Fine Chinese Ming Dynasty Blue & White Porcelain Dish - Binh Thuan Shipwreck
This blue & white "Swatow" porcelain dish was made during the Wanli Reign (1573 - 1620) of the Ming Dynasty. It is coated in a thick glaze with underglaze blue decoration featuring the "double phoenix" pattern, two phoenixes standing facing each other, presumably male and female, surrounded by foliage and blossoms. Swatow, or Zhangzhou ceramics, were often exported to the South East Asian market and beyond. A common feature of such ware is the sand / kiln grit that adheres to the glaze on the underside. Also, like many large "Swatow" dishes, it is a little warped.
Diameter 26.75 cm (10.5 inches). This dish has no restoration or repair and a good sonorous ring when tapped; a superior example of a Binh Thaun dish in fine condition.
Provenance/ information: This dish was excavated from the "Binh Thuan" wreck for which there is evidence suggesting it was the junk owned by a merchant, I Sin Ho, that sank in 1608 off the south of Vietnam on its way from China to Johore. whilst transporting a cargo for the Dutch.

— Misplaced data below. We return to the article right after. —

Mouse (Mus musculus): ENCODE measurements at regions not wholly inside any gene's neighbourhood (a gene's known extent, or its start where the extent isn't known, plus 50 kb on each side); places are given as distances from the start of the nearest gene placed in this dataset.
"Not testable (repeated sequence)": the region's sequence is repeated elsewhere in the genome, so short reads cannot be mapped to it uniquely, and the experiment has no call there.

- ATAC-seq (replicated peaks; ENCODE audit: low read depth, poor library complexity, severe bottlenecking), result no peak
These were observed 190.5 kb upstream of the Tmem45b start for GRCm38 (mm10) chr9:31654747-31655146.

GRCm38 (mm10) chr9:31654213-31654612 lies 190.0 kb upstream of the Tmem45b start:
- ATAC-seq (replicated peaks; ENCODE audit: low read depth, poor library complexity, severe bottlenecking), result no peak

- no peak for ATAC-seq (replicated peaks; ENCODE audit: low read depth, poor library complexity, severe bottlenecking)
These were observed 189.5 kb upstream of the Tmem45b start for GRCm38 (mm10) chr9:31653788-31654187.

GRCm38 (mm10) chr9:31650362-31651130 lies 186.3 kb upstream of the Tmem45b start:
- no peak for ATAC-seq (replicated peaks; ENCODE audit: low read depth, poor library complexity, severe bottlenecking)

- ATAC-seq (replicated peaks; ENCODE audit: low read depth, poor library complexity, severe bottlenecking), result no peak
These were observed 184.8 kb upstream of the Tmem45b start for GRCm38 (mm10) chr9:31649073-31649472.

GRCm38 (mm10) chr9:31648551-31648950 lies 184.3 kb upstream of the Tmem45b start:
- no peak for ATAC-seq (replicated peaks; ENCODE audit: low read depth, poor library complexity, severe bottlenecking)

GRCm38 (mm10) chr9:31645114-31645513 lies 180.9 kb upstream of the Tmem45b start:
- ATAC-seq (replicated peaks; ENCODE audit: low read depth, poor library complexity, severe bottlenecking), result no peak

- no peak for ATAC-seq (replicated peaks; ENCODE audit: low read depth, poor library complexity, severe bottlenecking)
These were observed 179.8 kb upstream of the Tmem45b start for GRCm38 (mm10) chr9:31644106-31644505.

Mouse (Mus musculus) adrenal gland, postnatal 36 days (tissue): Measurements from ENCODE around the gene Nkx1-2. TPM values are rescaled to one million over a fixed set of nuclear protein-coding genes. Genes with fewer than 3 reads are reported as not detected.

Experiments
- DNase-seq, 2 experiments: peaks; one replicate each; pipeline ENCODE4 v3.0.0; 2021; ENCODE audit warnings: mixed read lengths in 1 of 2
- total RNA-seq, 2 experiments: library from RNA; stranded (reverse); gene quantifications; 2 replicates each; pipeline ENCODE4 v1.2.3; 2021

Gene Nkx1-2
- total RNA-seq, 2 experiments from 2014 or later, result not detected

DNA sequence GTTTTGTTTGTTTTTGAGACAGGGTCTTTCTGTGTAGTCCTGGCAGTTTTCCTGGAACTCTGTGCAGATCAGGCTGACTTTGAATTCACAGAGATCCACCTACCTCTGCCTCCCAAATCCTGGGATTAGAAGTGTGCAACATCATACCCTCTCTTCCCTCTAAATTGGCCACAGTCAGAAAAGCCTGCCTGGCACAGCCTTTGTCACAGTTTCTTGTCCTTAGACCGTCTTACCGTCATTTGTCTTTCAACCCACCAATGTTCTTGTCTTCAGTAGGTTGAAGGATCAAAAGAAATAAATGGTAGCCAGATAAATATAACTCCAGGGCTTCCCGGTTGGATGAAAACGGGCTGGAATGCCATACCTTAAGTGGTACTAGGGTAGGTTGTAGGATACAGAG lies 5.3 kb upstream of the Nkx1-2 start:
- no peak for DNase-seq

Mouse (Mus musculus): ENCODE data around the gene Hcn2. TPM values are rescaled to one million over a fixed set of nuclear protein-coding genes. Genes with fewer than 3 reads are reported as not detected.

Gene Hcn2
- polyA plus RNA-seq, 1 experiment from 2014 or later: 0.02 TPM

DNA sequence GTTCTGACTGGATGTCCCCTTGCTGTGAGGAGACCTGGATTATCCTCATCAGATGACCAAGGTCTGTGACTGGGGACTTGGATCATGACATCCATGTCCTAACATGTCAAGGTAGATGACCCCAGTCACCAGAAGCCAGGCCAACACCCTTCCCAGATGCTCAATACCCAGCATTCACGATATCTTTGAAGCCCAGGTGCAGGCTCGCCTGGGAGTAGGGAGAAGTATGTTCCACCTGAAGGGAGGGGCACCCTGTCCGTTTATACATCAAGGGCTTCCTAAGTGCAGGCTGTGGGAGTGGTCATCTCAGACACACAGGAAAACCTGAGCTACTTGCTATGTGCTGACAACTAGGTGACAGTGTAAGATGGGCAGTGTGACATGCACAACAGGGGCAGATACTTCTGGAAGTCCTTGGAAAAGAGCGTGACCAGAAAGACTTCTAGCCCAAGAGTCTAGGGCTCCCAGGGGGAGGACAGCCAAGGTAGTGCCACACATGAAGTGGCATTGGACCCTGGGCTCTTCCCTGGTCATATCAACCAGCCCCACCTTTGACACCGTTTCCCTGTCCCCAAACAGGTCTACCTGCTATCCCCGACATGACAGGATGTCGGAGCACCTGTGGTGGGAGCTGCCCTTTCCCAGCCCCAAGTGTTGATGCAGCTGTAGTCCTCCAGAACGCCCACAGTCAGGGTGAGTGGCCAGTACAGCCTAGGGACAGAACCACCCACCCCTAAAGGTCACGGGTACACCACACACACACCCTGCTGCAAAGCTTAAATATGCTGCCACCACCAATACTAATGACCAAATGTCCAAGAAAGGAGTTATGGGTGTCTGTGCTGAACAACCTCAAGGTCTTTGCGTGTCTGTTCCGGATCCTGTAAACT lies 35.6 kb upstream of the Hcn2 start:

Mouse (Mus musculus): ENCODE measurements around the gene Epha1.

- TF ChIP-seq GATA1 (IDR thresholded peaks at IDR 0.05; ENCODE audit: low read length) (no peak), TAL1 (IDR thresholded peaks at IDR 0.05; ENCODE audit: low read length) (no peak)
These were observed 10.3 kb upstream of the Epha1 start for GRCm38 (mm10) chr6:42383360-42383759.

The "Binh Thuan" shipwreck was first discovered in 2001. The wreck was subsequently excavated by Martime Explorations in conjunction with the Vietnam Salvage Corporation (Visal), the Binh Thuan People's Committee, and the Ministry of Culture. The cargo from this wreck was sold in a prestigious sale at Christie's in Melbourne, Australia, in March 2004. The quality of the dishes from this wreck varied greatly from broken and damaged dishes, or intact but degraded dishes with poor colour, to superior examples in perfect condition ("A+"). This dish was from the finest "A+" category.
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